玩家评分: 7.3

拥有
Fastcard Soccer

桌游极客排名: -1

本月排名变化: -NaN

玩家评分: 7.3

玩家人数: 1 - 2 (最佳: 1人)

时长: 10 分钟

难度: 1 (毛线)

适合年龄: 10+

专业评分:

语言依赖:

暂缺

出版年份: 1997

出版商:

| The Select Game Company

设计师:

| Ellis Simpson

美工:

| 暂缺

桌游类别:

|体育

桌游机制:

|区域移动 |手牌管理

暂缺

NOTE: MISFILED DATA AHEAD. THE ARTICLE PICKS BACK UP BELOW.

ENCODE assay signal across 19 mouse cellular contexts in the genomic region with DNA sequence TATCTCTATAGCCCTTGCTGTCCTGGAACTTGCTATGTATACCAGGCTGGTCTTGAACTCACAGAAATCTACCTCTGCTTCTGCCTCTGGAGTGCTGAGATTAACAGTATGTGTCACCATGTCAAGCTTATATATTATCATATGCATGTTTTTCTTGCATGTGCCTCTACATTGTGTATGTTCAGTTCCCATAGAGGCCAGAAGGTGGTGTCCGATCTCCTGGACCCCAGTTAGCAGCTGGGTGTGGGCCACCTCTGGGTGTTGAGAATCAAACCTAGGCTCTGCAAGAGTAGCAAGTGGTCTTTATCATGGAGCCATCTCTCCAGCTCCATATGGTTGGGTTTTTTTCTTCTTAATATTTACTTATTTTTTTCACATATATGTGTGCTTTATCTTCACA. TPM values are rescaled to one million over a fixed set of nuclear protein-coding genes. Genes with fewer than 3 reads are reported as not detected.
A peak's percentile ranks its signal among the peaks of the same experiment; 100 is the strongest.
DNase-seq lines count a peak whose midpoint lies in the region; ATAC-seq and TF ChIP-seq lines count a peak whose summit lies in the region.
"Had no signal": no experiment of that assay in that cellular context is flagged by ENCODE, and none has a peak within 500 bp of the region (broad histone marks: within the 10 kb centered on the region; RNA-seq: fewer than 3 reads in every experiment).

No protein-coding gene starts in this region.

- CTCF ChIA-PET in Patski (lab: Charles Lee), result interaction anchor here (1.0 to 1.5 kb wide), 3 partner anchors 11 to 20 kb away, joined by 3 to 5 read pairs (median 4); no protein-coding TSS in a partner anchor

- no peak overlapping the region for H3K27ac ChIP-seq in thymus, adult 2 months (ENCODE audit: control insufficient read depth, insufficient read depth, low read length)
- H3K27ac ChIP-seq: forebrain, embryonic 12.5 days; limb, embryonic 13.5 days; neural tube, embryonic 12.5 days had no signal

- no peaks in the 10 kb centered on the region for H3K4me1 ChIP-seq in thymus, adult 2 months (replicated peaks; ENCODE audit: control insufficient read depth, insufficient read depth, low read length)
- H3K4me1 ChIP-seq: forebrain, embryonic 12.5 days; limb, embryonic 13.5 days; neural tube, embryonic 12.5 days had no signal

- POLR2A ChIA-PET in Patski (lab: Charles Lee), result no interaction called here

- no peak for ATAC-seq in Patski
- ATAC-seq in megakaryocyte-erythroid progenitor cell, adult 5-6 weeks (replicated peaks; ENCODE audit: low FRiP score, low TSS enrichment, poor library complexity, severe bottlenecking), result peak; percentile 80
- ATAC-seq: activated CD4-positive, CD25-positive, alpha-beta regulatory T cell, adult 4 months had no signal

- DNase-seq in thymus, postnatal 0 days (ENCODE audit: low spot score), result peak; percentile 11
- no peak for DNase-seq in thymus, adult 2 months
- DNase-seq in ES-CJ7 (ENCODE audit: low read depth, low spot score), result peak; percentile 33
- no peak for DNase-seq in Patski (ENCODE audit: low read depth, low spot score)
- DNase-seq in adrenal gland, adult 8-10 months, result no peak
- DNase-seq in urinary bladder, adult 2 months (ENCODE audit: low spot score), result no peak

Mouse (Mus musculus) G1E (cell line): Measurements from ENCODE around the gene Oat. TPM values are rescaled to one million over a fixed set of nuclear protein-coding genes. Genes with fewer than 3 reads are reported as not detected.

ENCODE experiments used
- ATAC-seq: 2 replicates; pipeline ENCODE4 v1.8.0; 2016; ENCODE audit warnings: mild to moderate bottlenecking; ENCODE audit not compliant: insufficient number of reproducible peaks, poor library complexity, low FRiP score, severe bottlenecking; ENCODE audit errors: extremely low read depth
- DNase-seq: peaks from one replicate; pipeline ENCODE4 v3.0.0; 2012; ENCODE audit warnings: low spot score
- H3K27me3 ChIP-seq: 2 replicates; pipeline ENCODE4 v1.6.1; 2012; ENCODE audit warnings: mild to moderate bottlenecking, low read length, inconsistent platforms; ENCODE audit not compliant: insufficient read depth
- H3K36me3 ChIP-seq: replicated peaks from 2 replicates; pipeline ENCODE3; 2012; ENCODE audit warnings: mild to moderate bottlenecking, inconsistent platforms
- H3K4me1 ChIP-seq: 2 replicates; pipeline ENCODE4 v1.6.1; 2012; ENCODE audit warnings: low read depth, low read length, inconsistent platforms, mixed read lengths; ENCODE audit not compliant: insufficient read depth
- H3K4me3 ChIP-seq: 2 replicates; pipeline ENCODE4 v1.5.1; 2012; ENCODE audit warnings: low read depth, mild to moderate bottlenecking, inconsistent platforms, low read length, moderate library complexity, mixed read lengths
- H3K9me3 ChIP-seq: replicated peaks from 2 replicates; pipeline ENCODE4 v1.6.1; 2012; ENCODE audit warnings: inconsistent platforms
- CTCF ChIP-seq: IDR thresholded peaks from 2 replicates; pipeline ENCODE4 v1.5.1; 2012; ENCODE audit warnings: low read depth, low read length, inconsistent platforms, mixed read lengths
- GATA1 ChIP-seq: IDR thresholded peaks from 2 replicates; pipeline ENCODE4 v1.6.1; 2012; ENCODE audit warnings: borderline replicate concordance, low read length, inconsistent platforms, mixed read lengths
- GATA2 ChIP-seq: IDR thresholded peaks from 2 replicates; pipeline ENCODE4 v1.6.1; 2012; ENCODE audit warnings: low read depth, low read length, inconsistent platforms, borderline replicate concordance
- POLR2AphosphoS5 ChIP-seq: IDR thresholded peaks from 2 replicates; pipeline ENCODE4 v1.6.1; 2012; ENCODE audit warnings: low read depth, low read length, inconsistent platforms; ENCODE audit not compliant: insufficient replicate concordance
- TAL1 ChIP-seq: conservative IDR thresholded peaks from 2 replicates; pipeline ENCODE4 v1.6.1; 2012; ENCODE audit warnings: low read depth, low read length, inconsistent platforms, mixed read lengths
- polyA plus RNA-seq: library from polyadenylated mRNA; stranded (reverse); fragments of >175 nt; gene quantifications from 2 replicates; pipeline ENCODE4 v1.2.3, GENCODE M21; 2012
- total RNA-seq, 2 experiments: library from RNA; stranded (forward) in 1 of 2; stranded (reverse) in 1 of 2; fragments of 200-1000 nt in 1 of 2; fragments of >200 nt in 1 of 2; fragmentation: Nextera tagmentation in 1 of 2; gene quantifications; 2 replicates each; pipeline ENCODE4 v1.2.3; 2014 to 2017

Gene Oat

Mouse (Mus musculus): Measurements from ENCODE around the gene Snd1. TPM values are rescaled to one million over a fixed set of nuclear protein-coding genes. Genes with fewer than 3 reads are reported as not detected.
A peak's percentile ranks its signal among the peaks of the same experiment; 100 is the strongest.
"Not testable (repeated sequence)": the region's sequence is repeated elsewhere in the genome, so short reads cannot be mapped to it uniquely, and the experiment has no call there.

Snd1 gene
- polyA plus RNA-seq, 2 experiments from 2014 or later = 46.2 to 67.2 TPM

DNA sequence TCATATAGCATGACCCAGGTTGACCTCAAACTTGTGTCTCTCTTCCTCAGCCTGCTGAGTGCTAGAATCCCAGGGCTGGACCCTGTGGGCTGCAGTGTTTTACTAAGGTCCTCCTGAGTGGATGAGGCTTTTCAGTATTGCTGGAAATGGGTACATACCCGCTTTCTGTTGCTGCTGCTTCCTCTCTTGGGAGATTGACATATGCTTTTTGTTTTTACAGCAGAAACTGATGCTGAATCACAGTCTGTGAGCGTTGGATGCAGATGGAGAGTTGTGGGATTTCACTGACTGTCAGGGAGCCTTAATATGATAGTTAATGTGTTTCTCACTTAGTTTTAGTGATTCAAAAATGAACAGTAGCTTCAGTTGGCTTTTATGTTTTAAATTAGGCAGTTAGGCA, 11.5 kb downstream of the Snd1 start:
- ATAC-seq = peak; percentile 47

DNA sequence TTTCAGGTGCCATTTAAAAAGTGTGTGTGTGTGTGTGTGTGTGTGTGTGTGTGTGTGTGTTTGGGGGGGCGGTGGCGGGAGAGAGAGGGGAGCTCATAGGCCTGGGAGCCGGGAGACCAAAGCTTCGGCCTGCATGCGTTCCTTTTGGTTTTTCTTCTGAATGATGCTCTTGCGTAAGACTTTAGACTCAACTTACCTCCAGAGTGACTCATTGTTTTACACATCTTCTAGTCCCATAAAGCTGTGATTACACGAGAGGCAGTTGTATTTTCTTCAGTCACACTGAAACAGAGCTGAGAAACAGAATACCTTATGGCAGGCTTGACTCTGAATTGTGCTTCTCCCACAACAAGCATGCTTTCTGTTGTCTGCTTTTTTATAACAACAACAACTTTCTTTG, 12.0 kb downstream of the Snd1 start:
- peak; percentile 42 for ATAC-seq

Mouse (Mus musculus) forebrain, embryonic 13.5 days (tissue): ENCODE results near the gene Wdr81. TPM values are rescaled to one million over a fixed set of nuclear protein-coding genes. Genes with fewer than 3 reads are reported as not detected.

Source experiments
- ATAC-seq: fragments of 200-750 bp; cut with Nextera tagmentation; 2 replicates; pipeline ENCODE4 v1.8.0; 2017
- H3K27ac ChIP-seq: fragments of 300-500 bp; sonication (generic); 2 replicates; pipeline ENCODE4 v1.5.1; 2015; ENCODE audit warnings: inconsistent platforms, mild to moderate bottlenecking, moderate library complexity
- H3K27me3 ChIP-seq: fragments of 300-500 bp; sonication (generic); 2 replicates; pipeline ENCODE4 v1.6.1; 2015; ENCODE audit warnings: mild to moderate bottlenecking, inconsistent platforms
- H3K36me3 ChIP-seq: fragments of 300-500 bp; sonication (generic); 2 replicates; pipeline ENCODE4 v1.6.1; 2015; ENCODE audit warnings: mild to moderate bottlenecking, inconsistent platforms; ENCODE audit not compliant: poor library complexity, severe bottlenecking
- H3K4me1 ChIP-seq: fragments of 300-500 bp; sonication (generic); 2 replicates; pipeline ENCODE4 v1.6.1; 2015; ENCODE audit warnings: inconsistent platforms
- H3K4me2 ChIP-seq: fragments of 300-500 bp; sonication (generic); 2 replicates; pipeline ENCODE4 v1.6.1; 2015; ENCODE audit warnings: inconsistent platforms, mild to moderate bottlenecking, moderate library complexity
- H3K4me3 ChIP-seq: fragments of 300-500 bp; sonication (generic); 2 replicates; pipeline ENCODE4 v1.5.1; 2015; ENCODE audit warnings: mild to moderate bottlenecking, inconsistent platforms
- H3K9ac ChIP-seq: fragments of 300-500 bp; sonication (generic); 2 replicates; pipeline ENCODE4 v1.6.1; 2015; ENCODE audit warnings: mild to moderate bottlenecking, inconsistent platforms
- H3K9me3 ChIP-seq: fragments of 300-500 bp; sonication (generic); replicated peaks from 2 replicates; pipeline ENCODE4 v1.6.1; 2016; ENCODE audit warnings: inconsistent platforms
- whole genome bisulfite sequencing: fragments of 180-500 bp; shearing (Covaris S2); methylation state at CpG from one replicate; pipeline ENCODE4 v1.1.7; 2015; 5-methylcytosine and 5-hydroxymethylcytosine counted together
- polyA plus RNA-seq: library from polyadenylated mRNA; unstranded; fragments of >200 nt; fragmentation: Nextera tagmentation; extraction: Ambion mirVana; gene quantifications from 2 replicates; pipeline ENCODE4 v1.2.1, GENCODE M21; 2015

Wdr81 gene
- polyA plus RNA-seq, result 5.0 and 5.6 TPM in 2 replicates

A representative of the 'replay' subgenre. Players run through a game of soccer using a deck of cards and a board, but have no actual control over the events in the basic game (though official variants included in the rule book *do* allow for choices on things like substitutions, making this a game) From the review by Mike Siggins: Ellis Simpson has been working on a soccer replay game for almost as long as I've known him. I think, having been privy to certain stages of its development, that the turning point came two years ago and Fastcard Soccer is the outcome. The resulting design emphasizes fast play (an admirable and difficult target), yet manages to retain many of the detailed trappings and flavour so important to the soccer fan. Well, this soccer game fan anyway. Like most replay games it is best enjoyed solitaire, but I have played some two-legged matches recently with a friend and these worked well enough. By way of a caution, please bear in mind throughout this review, as with Final Score, that I know next to nothing about football. What I feel I can comment upon is the atmosphere and game content of the system, and these are both first rate. The system uses, predictably, a fast action card system that generates almost all of the action. Reference to charts is needed for goal attempts or unusual results (the infamous Z card effects) and the game status levels, essentially the team's overall ratings, are tracked on the pitch display using counters. The rest is a matter of choosing which teams you want to pair off, logging their ratings on the display, and playing the game. The central structure, to a lazy bugger like me, seems like simplicity itself. Teams are rated for attack, defence and midfield. The latter ratings are compared to see which team wins possession and mounts an attack. A letter is read off, referenced to produce an attack number and then compared to the defence rating; if it is higher, the attack proceeds, if it is lower the attack breaks up, if equal there has been a clearance but the attacker retains possession. The whole setup runs on the highlight system by which, after each complete passage of play, a random number of minutes are marked off on the time display and the game runs through to 90 minutes, or longer if extra time is applicable. This method is now well established and it is an ingenious way of making sure that some ties have a lot of action and chances while other games are much like Arsenal at home to Arsenal. Game length will vary because of the use of highlights, but should take no more than a few minutes per match and it will get quicker as you become familiar with the card turning. The big selling point for me is that the game features a commentary system that runs straight off the Fastcards themselves. As the attack builds up, you read a comment off the card that may go something like 'A flurry of passes wins a corner; a dipping cross into the box....'. The next card is flipped to reveal, say, 'A header from the back of the six yard box'. The header may go towards the corner of the goal, only to be saved spectacularly or any number of other possibilities. I may be a sucker for atmosphere, but at the speed this all runs (once you are used to the mechanics), it really conjures up the images for me. It is very much like watching the league goals on Match of the Day. Oddly, given one of my criticisms of Final Score, the speedy handling of this seems to negate the problem of not knowing who is on the ball. You can readily work out who has the goal attempt, but it doesn't seem to matter as much who brings the ball upfield. The slight problem, and the only one in the game really, is that occasionally the commentary pairs don't seem to match up. Although this hasn't yet happened to me in about twenty games, other reviewers have mentioned it and I have seen it happen in the flesh. You might for instance get a header straight at the keeper, only to find him diving to get his fingertips to it. In this instance you can perhaps explain it away by a deflection or perhaps going the wrong way, but it does grate a little even for a man used to rationalising the weirdest German game systems. I can understand why this wasn't picked up (because of the large number of possible outcomes), but it must feel a little odd when it happens.